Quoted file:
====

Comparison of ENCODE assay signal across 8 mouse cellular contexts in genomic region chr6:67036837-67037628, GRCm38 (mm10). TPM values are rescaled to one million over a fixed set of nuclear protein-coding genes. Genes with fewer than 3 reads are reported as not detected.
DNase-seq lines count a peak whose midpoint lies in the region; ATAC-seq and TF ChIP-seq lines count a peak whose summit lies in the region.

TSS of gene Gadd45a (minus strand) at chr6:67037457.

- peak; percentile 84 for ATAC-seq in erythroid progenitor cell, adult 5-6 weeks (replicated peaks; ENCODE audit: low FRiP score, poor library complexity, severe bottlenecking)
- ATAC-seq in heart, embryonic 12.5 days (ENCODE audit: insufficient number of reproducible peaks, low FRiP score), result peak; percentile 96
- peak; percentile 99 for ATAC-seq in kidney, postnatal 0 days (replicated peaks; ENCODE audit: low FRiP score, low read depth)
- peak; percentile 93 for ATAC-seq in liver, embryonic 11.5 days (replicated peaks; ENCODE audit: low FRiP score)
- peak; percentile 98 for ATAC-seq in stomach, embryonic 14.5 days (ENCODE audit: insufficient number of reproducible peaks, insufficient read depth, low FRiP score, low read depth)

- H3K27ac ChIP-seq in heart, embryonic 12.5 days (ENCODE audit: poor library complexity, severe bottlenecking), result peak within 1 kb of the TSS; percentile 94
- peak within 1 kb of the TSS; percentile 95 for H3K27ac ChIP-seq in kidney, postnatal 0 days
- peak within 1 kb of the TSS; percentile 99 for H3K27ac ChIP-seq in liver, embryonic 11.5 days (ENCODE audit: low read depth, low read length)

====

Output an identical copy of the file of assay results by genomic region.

Comparison of ENCODE assay signal across 8 mouse cellular contexts in genomic region chr6:67036837-67037628, GRCm38 (mm10). TPM values are rescaled to one million over a fixed set of nuclear protein-coding genes. Genes with fewer than 3 reads are reported as not detected.
DNase-seq lines count a peak whose midpoint lies in the region; ATAC-seq and TF ChIP-seq lines count a peak whose summit lies in the region.

TSS of gene Gadd45a (minus strand) at chr6:67037457.

- peak; percentile 84 for ATAC-seq in erythroid progenitor cell, adult 5-6 weeks (replicated peaks; ENCODE audit: low FRiP score, poor library complexity, severe bottlenecking)
- ATAC-seq in heart, embryonic 12.5 days (ENCODE audit: insufficient number of reproducible peaks, low FRiP score), result peak; percentile 96
- peak; percentile 99 for ATAC-seq in kidney, postnatal 0 days (replicated peaks; ENCODE audit: low FRiP score, low read depth)
- peak; percentile 93 for ATAC-seq in liver, embryonic 11.5 days (replicated peaks; ENCODE audit: low FRiP score)
- peak; percentile 98 for ATAC-seq in stomach, embryonic 14.5 days (ENCODE audit: insufficient number of reproducible peaks, insufficient read depth, low FRiP score, low read depth)

- H3K27ac ChIP-seq in heart, embryonic 12.5 days (ENCODE audit: poor library complexity, severe bottlenecking), result peak within 1 kb of the TSS; percentile 94
- peak within 1 kb of the TSS; percentile 95 for H3K27ac ChIP-seq in kidney, postnatal 0 days
- peak within 1 kb of the TSS; percentile 99 for H3K27ac ChIP-seq in liver, embryonic 11.5 days (ENCODE audit: low read depth, low read length)